Chau VT, Bažant ZP, Su Y (2016) Growth model for large branched three-dimensional hydraulic crack system in gas or oil shale. Phil Trans R Soc A 374(2078):20150418Google Scholar
  33. 33.
    Baroghel-Bouny V, Mounanga P, Khelidj A, Loukili A, Rafaï N (2006) Autogenous deformations of cement pastes: part II. w/c effects, micro–macro correlations, and threshold values. Cement Concr Res 36(1):123–136Google Scholar
  34. 34.
    Jiang Z, Sun Z, Wang P (2006) Internal relative humidity distribution in high-performance cement paste due to moisture diffusion and self-desiccation. Cement Concr Res 36(2):320–325Google Scholar
  35. 35.
    Qomi MA, Krakowiak K, Bauchy M, Stewart K, Shahsavari R, Jagannathan D, Brommer D, Baronnet A, Buehler M, Yip S et al (2014) Combinatorial molecular optimization of cement hydrates. Nat Commun 5:4960Google Scholar
  36. 36.
    Taplin J (1959) A method for following the hydration reaction in portland cement paste. Aust J Appl Sci 10:329–345Google Scholar
  37. 37.
    Constantinides G, Ulm F-J, Van Vliet K (2003) On the use of nanoindentation for cementitious materials. Mater Struct 36(3):191–196Google Scholar
  38. 38.
    Jennings HM (2000) A model for the microstructure of calcium silicate hydrate in cement paste. Cement Concr Res 30(1):101–116Google Scholar
  39. 39.
    Tennis PD, Jennings HM (2000) A model for two types of calcium silicate hydrate in the microstructure of Portland cement pastes. Cement Concr Res 30(6):855–863Google Scholar
  40. 40.
    Kim J-K, Lee C-S (1999) Moisture diffusion of concrete considering self-desiccation at early ages. Cement Concr Res 29(12):1921–1927Google Scholar
  41. 41.
    Gajewicz A, Gartner E, Kang K, McDonald P, Yermakou V (2016) A 1h nmr relaxometry investigation of gel-pore drying shrinkage in cement pastes. Cement Concr Res 86:12–19Google Scholar
  42. 42.
    Muller A, Scrivener K, Gajewicz A, McDonald P (2013) Use of bench-top nmr to measure the density, composition and desorption isotherm of c-s-h in cement paste. Microporous Mesoporous Mater 178:99–103Google Scholar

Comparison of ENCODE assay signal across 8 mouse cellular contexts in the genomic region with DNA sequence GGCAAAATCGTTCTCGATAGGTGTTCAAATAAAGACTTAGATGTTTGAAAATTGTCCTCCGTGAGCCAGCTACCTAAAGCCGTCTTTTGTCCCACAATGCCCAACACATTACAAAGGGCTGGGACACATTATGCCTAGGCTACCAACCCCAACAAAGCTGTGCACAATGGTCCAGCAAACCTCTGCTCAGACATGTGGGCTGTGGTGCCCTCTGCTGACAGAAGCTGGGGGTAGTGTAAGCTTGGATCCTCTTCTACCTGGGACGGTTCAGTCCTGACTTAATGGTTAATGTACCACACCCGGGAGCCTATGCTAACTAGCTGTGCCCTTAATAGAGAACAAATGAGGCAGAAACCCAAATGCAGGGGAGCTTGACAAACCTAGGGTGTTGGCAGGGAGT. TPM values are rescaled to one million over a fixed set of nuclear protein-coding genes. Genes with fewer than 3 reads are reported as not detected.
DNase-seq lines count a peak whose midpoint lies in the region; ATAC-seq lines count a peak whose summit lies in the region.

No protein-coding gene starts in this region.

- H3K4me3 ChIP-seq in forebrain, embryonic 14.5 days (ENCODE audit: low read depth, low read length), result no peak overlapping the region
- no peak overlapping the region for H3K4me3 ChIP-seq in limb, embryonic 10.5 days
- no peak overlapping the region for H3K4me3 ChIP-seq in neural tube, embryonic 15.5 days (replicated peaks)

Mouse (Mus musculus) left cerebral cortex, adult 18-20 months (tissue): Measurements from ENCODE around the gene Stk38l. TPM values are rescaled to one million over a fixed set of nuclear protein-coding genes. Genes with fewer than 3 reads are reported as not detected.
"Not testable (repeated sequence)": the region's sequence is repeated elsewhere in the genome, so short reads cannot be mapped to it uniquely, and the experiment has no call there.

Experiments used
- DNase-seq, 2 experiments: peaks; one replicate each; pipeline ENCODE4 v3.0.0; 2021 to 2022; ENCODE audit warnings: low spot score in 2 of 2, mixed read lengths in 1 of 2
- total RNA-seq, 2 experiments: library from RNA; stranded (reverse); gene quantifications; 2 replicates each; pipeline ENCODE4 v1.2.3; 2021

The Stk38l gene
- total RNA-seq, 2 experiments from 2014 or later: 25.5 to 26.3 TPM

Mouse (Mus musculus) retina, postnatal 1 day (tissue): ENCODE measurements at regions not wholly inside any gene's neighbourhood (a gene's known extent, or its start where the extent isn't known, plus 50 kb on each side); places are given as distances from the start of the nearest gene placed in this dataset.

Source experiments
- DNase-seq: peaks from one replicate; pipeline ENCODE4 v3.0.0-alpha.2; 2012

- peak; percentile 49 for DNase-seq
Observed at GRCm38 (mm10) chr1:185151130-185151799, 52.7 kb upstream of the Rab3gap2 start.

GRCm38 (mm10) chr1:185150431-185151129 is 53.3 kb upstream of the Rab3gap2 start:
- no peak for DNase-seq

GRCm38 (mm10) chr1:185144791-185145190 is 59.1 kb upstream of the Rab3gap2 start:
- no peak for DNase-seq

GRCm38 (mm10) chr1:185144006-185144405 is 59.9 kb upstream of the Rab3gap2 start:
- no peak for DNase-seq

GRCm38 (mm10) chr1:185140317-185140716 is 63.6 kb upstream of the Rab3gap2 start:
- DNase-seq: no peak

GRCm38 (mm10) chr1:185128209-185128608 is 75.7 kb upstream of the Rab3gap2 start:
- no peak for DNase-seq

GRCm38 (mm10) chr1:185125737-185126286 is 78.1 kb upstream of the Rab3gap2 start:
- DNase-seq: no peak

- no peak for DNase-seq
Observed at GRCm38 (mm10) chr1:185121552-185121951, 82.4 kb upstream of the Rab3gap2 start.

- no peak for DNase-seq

43. 43.
    Wyrzykowski M, McDonald PJ, Scrivener KL, Lura P (2017) Water redistribution within the microstructure of cementitious materials due to temperature changes studied with 1h nmr. J Phys Chem C 121(50):27950–27962Google Scholar
  44. 44.
    Muller AC, Scrivener KL, Gajewicz AM, McDonald PJ (2012) Densification of c-s-h measured by 1h nmr relaxometry. J Phys Chem C 117(1):403–412Google Scholar
  45. 45.
    Masoero E, Di Luzio G, Cusatis G et al. (2018) The impact of CSH nanostructure on autogenous shrinkage and sorption isotherms. In: SynerCrete18: interdisciplinary approaches for cement-based materials and structural concrete: synergizing expertise and bridging scales of space and time, vol 2, pp 791–796. RILEM Publications SARLGoogle Scholar
  46. 46.
    Persson B (1996) Hydration and strength of high performance concrete. Adv Cement Based Mater 3(3):107–123Google Scholar
  47. 47.
    Persson B (1997) Self-desiccation and its importance in concrete technology. Mater Struct 30(5):293–305Google Scholar
  48. 48.
    Pathirage M, Bentz DP, Di Luzio G, Masoero E, Cusatis G (2017) A multiscale framework for the prediction of concrete self-desiccation. In: Proceedings of the EURO-C 2018 conference - computational modelling of concrete and concrete, Austria (2018)Google Scholar
  49. 49.
    Chen H, Wyrzykowski M, Scrivener K, Lura P (2013) Prediction of self-desiccation in low water-to-cement ratio pastes based on pore structure evolution. Cement Concr Res 49:38–47Google Scholar
  50. 50.
    Miyazawa S, Monteiro PJM (1996) Volume change of high-strength concrete in moist conditions. Cement Concr Res 26(4):567–572Google Scholar
  51. 51.
    Bentz DP (1997) Three-dimensional computer simulation of portland cement hydration and microstructure development. J Am Ceram Soc 80(1):3–21Google Scholar
  52. 52.
    Bažant Z, Najjar L (1972) Nonlinear water diffusion in nonsaturated concrete. Mater Struct 5(1):3–20Google Scholar
  53. 53.
    Di Luzio G, Cusatis G (2009) Hygro-thermo-chemical modeling of high performance concrete. I: theory. Cement Concr Compos 31(5):301–308Google Scholar
  54. 54.
    Di Luzio G, Cusatis G (2009) Hygro-thermo-chemical modeling of high-performance concrete. II: numerical implementation, calibration, and validation. Cement Concr Compos 31(5):309–324Google Scholar

Copyright information

© RILEM 2019

Authors and Affiliations

  • Saeed Rahimi-Aghdam
    • 1
  • Enrico Masoero
    • 2
  • Mohammad Rasoolinejad
    • 1
  • Zdeněk P. Bažant
    • 1
    Email author
  1. 1.Northwestern UniversityEvanstonUSA
  2. 2.Newcastle UniversityNewcastle upon TyneUK

Personalised recommendations